SuperGroup , the company behind the Superdry fashion brand, posted a 22 percent rise in group sales over the key Christmas period as it overcame distribution issues which had dogged the firm in 2011.

The company, whose clothes are a favourite of celebrities such as David Beckham, Leonardo DiCaprio and Zac Efron, said on Wednesday total sales increased 22 percent to 79 million pounds in the nine weeks to January 1.

That compares with a second quarter rise of 42 percent at the company which is known for its trademark T-shirts, hooded tops, check shirts and jogging bottoms.

It said it was pleased with the Christmas trading as it came at a time of tough economic challenges and against what it described as an exceptionally strong Christmas sales last year.

Retail sales were up 28 percent while wholesale sales slipped 4 percent which it attributed to different phasing of supplier deliveries. Overall, like for like retail sales including the internet were up 5.8 percent.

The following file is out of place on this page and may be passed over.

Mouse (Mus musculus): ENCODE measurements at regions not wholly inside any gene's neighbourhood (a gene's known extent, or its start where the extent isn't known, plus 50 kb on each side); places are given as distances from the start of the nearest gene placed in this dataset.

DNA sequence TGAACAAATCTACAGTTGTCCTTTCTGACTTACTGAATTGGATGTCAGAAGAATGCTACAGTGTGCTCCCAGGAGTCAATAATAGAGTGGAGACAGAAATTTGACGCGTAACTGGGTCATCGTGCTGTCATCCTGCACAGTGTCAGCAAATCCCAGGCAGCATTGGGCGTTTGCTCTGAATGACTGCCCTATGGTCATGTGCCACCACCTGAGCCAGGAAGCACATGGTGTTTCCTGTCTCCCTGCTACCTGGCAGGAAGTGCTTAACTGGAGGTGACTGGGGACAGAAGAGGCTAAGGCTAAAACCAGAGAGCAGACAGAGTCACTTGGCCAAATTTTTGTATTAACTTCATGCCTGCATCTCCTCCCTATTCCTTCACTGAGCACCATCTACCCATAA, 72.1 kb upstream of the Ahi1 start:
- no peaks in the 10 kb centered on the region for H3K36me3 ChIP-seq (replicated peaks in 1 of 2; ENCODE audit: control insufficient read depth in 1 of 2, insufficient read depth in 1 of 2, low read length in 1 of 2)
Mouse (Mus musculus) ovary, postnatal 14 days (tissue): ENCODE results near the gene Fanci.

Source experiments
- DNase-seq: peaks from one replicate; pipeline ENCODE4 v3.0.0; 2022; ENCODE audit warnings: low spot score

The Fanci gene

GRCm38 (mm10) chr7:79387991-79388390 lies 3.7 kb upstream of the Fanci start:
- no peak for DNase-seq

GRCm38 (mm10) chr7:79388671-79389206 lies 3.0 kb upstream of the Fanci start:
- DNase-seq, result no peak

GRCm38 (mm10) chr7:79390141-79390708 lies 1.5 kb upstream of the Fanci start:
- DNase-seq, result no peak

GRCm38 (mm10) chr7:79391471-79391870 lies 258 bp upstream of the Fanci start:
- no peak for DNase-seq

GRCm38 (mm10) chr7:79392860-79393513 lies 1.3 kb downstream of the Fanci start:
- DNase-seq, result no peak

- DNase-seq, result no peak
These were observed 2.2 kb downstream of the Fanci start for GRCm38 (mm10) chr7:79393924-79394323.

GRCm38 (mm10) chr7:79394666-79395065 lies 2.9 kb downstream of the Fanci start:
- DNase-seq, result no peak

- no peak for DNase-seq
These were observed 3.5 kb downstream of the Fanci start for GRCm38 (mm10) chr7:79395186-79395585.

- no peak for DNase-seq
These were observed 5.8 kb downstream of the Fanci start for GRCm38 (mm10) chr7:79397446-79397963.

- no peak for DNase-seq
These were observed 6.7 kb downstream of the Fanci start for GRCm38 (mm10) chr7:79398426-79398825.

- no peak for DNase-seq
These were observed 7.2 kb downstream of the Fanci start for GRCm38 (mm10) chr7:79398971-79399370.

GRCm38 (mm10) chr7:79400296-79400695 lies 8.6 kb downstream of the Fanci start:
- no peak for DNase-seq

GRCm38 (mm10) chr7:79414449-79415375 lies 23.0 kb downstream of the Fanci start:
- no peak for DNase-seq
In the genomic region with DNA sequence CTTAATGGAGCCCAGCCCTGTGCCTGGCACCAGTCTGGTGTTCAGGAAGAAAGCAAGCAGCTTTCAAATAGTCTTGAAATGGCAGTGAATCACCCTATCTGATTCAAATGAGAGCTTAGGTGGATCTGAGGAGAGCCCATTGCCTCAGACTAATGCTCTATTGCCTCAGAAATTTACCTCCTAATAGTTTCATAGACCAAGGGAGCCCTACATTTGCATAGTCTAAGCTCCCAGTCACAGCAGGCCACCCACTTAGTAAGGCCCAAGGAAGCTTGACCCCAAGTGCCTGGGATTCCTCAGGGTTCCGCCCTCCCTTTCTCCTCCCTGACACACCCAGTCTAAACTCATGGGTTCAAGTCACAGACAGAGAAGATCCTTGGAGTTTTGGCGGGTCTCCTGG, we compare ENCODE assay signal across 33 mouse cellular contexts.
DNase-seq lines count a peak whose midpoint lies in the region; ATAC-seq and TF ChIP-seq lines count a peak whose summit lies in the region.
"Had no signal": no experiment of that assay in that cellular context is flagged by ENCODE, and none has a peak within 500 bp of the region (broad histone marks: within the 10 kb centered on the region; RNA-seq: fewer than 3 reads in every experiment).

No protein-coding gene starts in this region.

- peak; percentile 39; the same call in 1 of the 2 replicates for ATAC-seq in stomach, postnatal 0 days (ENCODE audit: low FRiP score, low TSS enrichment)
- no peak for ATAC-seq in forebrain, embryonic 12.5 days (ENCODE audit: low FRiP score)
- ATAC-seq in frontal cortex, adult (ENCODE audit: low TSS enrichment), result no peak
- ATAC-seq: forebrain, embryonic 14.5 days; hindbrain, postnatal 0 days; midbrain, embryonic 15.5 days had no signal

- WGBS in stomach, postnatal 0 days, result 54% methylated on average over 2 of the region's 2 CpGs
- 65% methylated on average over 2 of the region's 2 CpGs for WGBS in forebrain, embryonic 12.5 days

Overall, our retail business has seen an improving sales trend as our stores became better stocked following the resolution of our warehouse issues and the continued demand for our products and brand, Chief Executive Julian Dunkerton said.

We have also successfully opened one floor of our Regent Street store.

With British shoppers' disposable incomes squeezed by rising prices, muted wages growth and government austerity measures, store chains generally had a tough Christmas, using early sales to attract customers. They do not expect 2012 to be much better.

SuperGroup, which trades from over 70 UK stores and over 100 international licensed, franchised and owned stores, issued a profit warning in October after the botched implementation of a warehouse IT system upgrade.

SuperGroup was one of 2010's most successful stock market flotations. After listing at 500 pence 22 months ago, its shares rocketed to a high of 1,899 pence in February last year after a procession of stellar sales figures.

But a poorly received fourth-quarter trading statement in May and October's profit alert prompted a dramatic reversal.

(Reporting by Kate Holton)